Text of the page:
LAKELAND, Fla. -- The irony was not lost on Rex Morgan.
Minutes after winning his fifth consecutive state championship at Arlington Country Day School (Jacksonville, Fla.) -- an 80-41 rout of Summit Christian (West Palm Beach, Fla.) -- the 60-year-old head coach shared a story about his first playoff experience at ACD while sitting in the hallways at The Lakeland Center.
On Saturday, Morgan became the first coach in state history to win five championships in a row while his program tied a state record for consecutive titles. It's a record shared with Malone, a town of less than 2,000 located in Northwest Florida.
"It's a credit to the great student-athletes we've had here," Morgan said. "They've bought into the program and the style of ball we play. Malone has been a great program in this state for many years and it's an honor to share this record with them."
While the number of titles won by the Malone teams of the 1990s and the ACD teams of the 2000s may be the same, the schools' successes have been received very differently.
Malone is a revered program in the state of Florida, at one time considered to be an institution in the state tournament. Many of Malone's top players have been in the program since they were seventh graders.
Arlington Country Day is a Nike-sponsored program from one of the largest areas of the state. The Apaches have also made the state tournament an annual stop in their season, but they are perceived as bullies -- a team full of All-Americans and Division I talents beating up on schools in the state's smaller classification.
In the 13-year history of ACD, Morgan has been its only basketball head coach and he's seen the ups and downs of a program that has as many critics as it does basketball accolades.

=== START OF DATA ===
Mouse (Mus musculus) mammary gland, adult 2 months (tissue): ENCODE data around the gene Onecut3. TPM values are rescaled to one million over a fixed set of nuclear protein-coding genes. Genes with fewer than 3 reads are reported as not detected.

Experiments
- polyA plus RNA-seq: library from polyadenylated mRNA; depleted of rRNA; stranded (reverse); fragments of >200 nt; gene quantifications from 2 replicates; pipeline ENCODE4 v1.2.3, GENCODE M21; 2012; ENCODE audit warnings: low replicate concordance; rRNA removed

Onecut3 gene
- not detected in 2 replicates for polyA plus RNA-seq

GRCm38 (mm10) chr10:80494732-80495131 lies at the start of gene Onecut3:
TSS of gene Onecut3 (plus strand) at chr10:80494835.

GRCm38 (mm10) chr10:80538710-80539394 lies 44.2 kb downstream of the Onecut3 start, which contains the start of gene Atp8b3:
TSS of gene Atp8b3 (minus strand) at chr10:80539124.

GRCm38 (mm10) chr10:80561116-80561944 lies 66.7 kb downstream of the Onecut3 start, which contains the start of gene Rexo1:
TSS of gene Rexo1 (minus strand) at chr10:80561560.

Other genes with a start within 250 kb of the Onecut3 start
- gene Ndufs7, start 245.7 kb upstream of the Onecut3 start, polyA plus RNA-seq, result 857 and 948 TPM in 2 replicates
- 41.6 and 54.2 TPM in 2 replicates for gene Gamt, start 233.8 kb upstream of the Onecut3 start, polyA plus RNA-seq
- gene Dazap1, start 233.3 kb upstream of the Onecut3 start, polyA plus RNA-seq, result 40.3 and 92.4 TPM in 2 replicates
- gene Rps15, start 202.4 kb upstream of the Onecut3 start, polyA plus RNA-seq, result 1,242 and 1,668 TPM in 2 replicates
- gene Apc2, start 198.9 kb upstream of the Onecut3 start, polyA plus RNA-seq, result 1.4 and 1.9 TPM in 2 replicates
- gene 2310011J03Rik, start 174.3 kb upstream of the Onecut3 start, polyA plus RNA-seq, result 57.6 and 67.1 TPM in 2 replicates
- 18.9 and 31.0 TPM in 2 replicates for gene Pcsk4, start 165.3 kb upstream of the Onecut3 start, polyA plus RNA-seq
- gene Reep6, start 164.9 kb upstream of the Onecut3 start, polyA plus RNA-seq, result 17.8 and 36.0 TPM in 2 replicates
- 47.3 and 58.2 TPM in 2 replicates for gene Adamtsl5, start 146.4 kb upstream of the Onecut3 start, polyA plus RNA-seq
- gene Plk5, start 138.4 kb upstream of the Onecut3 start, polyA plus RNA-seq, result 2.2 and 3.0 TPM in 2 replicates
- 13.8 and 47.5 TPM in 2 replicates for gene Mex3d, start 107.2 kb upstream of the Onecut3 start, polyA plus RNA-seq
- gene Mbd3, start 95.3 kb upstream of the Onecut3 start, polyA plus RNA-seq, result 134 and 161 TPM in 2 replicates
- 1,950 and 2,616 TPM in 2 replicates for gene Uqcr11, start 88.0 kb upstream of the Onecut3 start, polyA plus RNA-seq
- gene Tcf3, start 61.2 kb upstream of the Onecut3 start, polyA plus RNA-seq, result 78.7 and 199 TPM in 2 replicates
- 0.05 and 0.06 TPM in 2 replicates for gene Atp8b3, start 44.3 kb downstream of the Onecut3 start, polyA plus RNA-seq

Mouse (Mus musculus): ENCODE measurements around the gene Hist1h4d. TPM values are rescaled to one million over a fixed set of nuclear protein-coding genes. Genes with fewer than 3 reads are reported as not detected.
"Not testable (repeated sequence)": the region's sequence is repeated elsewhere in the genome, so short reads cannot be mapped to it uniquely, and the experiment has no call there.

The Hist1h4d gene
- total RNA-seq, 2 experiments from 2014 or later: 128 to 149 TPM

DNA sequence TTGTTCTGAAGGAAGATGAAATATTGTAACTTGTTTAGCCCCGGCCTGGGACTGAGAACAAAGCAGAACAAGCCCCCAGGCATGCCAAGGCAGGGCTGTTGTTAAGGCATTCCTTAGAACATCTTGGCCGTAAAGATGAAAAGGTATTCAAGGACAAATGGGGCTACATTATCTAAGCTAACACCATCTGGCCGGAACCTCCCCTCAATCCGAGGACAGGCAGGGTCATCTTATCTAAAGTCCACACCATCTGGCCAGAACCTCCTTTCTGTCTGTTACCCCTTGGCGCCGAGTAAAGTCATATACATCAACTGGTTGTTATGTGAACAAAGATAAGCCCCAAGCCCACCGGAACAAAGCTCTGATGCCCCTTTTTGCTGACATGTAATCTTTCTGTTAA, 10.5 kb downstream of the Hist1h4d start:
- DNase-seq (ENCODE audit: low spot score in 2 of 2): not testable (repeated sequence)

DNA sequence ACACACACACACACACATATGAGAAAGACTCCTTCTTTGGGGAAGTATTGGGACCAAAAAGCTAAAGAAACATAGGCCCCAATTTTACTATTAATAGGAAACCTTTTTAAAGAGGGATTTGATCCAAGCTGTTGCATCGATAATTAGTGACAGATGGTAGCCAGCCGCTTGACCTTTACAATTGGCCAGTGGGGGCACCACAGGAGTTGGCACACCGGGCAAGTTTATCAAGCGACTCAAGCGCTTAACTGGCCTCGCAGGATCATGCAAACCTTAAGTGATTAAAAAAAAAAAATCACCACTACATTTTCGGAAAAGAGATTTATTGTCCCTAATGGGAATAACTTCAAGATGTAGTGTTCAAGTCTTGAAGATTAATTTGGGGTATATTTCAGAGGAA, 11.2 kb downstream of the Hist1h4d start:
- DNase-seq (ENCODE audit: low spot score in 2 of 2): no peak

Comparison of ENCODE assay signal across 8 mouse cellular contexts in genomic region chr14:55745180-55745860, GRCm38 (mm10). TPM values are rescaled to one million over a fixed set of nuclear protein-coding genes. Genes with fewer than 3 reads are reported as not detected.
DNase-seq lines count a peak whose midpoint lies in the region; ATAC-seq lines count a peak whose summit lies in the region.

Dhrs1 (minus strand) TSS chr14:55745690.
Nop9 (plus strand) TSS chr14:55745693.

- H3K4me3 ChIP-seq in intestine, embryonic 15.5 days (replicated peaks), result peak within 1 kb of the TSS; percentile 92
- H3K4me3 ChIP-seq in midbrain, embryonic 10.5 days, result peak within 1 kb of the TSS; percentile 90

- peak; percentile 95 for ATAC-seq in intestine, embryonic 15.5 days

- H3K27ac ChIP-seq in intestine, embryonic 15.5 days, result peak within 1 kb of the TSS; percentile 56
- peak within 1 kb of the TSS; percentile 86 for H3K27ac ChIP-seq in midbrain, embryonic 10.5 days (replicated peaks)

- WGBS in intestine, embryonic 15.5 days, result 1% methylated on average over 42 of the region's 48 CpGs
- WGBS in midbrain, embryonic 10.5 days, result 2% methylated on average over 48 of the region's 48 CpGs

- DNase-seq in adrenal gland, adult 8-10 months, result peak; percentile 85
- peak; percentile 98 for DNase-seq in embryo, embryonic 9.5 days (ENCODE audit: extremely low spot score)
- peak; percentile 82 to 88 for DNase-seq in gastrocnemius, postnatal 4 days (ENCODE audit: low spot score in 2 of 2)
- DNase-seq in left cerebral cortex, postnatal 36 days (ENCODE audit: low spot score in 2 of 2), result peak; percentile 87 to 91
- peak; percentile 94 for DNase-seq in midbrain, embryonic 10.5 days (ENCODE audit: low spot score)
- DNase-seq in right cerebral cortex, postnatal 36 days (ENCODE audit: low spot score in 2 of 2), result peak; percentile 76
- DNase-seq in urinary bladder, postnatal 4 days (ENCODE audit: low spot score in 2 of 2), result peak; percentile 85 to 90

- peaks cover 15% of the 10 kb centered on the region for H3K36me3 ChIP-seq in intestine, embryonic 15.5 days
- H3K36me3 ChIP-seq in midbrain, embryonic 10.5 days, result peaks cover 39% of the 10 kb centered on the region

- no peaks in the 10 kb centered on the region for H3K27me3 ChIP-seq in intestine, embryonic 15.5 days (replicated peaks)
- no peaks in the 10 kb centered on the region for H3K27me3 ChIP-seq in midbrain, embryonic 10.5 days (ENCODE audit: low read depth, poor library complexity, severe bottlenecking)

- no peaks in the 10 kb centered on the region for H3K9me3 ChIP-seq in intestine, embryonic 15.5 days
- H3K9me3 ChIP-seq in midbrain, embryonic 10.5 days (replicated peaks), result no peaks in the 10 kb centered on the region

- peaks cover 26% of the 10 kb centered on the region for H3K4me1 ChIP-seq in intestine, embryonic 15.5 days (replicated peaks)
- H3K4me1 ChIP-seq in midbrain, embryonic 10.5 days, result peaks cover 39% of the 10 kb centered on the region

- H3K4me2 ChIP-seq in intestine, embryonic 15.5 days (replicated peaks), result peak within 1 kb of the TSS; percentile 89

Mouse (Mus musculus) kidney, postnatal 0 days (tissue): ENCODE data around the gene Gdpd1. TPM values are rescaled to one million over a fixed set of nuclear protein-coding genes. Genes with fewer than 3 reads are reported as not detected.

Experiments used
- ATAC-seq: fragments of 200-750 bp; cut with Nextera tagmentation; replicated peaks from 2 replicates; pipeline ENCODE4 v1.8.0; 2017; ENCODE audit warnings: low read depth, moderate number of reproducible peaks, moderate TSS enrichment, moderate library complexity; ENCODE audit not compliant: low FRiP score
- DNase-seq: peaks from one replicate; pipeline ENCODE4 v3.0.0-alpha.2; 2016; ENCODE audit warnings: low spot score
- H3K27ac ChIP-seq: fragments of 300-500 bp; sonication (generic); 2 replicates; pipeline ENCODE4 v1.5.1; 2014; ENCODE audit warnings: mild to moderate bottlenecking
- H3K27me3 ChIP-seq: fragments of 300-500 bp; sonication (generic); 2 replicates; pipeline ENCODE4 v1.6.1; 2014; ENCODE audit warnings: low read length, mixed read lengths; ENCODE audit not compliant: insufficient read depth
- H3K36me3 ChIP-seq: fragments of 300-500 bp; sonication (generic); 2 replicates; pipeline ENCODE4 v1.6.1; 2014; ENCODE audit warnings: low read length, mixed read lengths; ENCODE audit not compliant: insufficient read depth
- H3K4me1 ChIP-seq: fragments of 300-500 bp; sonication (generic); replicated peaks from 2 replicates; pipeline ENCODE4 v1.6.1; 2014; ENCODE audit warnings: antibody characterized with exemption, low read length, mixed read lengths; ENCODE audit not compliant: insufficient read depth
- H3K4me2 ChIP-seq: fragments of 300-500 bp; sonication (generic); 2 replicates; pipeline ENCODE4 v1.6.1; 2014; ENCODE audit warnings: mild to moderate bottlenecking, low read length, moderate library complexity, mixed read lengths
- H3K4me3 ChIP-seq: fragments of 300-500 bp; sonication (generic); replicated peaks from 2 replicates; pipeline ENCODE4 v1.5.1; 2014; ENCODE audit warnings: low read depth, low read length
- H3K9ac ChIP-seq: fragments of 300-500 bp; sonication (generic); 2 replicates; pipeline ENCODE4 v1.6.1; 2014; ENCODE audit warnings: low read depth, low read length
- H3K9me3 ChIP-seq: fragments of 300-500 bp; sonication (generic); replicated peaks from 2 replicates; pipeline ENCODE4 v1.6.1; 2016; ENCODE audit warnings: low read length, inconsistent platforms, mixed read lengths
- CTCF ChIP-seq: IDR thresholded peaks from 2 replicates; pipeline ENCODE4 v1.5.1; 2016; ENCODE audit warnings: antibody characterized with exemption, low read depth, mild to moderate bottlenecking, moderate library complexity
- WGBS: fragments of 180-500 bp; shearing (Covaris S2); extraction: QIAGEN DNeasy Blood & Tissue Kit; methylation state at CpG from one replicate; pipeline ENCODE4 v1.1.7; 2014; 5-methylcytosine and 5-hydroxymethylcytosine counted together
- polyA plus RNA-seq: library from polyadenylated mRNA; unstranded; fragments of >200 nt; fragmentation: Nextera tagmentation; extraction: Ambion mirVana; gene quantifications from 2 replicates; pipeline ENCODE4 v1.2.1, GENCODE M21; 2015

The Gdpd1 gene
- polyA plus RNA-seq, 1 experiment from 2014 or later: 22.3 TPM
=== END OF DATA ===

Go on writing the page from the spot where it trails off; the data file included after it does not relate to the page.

In 2001, the Apaches, led by eventual Division I signees TeeJay Bannister and O.J. Gilmore were shocked in the finals by The Benjamin School (Palm Beach, Fla.). After the game, members of the Florida High School Activities Association witnessed ACD players throwing their second-place medals into the garbage. That incident, among others during the championship, led to the FHSAA's decision to place the Apaches on probation for three years. It's an incident Morgan says was "unfortunate."
For three years, arguably the best team in the state of Florida couldn't play for a state championship and for two years, they couldn't leave the state to play in national tournaments.
This past year, Morgan lost his close friend and assistant coach, Dale Lowe, to a heart attack, and in April was relieved of his duties by the school's former CEO, Deborah Lichtward, after he was accused of lying to students about the school's accreditation and financial status. He denied all the charges and was reinstated at the start of the 2008-09 school year.
ACD's critics, which include some of the coaches of teams it plays, have openly questioned Morgan's coaching abilities. (Those coaches will get a break next year, when ACD moves to Class 1A for two seasons.) The common feeling is that it doesn't take much coaching to win in the state's second smallest classification with a handful for Division I signees.